Oral Miltefosine Plus Topical Paromomycin In American Cutaneous Leishmaniasis
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|ClinicalTrials.gov Identifier: NCT03829917|
Recruitment Status : Completed
First Posted : February 4, 2019
Last Update Posted : February 2, 2021
|Condition or disease||Intervention/treatment||Phase|
|Cutaneous Leishmaniasis, American||Drug: Miltefosine and Paromomycin Drug: miltefosine Drug: paromomycin||Phase 2 Phase 3|
Cutaneous leishmaniasis (CL) is endemic in the New World from approximately the US-Mexican border through Central America and the Northern part of South America down to the level of Rio de Janeiro.
L braziliensis CL is perhaps the most important of these diseases, since its natural cure rate is low and it may metastasize, and our group has been evaluating therapies for L braziliensis in Bolivia for some time.
In recent studies at investigator's Bolivian site for the years 2013-2016, the cure rate for L braziliensis CL has been 70%-80% for standard systemic and local therapies. Systemic agents intramuscular pentavalent antimony cured 80% (114 of 143) and oral miltefosine cured 81% (47 of 58). Local injections with pentamidine cured 72% (43 of 60); intralesional antimony cured 70% (21 of 30). In contrast, cryotherapy was ineffective [20% (4 of 20) cured and placebo creams cured 17% (5 of 30) in one report and 10% more recently.
Investigator's have recently evaluated treatment with topical paromomycin cream. Paromomycin-in-Aquaphilic had a cure rate of 77.5% (31 of 40 patients) compared to a cure rate of only 10% (2 of 20 patients) for the Aquaphilic vehicle alone. This remarkably high cure rate, combined with essentially no adverse events (both Paromomycin-Aquaphilic and Aquaphilic vehicle had only grade 1 adverse reactions in 5-10% of patients), makes Paromomycin-Aquaphilic very attractive for Bolivian CL.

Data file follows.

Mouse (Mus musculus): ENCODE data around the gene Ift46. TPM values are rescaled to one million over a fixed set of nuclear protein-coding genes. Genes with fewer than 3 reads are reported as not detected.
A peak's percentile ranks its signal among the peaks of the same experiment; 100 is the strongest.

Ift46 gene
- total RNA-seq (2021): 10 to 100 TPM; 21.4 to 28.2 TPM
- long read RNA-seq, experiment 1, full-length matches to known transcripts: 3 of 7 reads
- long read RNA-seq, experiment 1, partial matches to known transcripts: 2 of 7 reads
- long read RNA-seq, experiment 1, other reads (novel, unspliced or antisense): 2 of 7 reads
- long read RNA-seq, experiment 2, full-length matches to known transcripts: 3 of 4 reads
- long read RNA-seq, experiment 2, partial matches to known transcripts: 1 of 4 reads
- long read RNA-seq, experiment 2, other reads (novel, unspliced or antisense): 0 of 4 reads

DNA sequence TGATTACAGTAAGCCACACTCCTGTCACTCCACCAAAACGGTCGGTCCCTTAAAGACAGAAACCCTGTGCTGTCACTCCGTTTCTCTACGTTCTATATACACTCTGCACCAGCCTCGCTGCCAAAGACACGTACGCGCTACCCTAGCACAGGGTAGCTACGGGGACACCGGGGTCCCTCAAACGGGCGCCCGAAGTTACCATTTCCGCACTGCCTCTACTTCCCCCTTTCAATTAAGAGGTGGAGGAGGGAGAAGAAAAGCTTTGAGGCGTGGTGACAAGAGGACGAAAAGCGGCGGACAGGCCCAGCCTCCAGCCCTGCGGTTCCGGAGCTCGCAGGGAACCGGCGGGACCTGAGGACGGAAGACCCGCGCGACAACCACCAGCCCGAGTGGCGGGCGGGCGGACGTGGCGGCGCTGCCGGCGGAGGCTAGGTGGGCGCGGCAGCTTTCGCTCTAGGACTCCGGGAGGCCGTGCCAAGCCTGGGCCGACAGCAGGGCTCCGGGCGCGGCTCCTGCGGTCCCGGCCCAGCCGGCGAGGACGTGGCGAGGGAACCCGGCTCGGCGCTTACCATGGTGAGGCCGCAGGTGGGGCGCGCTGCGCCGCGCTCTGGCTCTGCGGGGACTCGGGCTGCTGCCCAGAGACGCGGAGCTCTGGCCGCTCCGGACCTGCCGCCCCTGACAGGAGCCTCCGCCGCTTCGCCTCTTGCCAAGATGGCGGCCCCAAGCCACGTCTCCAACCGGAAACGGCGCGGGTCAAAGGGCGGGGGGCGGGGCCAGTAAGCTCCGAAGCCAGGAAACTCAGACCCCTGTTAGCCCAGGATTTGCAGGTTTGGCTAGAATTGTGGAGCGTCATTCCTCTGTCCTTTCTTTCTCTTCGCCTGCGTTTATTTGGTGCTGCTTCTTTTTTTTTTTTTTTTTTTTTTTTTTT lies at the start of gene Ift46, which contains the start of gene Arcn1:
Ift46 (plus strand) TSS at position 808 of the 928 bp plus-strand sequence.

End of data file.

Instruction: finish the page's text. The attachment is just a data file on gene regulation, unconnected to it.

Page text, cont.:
It would benefit patients if cure rates could be consistently >90%. Since all the individual therapies, whether systemic, local injections, or local cream, have an approximately 75% cure rate, we propose testing a combination of two treatment. The most attractive systemic therapy is the only oral agent, miltefosine, and the most attractive local therapy is simple application of Paromomycin cream. Thus the present protocol proposes to evaluate the efficacy of miltefosine, 2.5 mg/kg (50 mg tid) for 28 days, plus Paromomycin-Aquaphilic daily for 28 days. The controls will be the two components of this combination used separately: miltefosine alone, Paromomycin-Aquaphilic alone.
|Study Type :||Interventional (Clinical Trial)|
|Actual Enrollment :||120 participants|
|Intervention Model:||Parallel Assignment|
|Masking:||Double (Participant, Investigator)|
|Official Title:||Oral Miltefosine Plus Topical Paromomycin In American Cutaneous Leishmaniasis|
|Actual Study Start Date :||February 1, 2019|
|Actual Primary Completion Date :||December 1, 2020|
|Actual Study Completion Date :||December 31, 2020|
Experimental: Paromomycin and Miltefosine
Paromomycin-Aquaphilic cream applied topically once daily for 28 days plus oral miltefosine pills 2.5 mg/day [50 mg tid] for 28 days.
Drug: Miltefosine and Paromomycin
28 days of miltefosine plus 28 days of Paromomycin cream
Active Comparator: Miltefosine
Miltefosine pills alone [2.5 mg/day [50 mg tid] for 28 days. This group will also receive Aquaphilic-vehicle cream for 28 days
28 days of miltefosine
Active Comparator: Paromomycin
Paromomycin-Aquaphilic cream applied topically once daily for 28 days.
28 days of paromomycin creaam
- Change in Size of cutaneous ulcers [ Time Frame: 2, 3, 4 and 6 months after the begining of therapy. ]Complete healing of all lesions by 6 months after the beginning of therapy. Thus for a patient to be cured: no lesion could enlarge by 50%, relapse, or heal incompletely; and no new Leishmania-positive lesion can have appeared.
To learn more about this study, you or your doctor may contact the study research staff using the contact information provided by the sponsor.
Please refer to this study by its ClinicalTrials.gov identifier (NCT number): NCT03829917
|Jorochito, SC, Bolivia, 00000|
|Principal Investigator:||JAIME SOTO, MD||Fundación Nacional de Dermatología|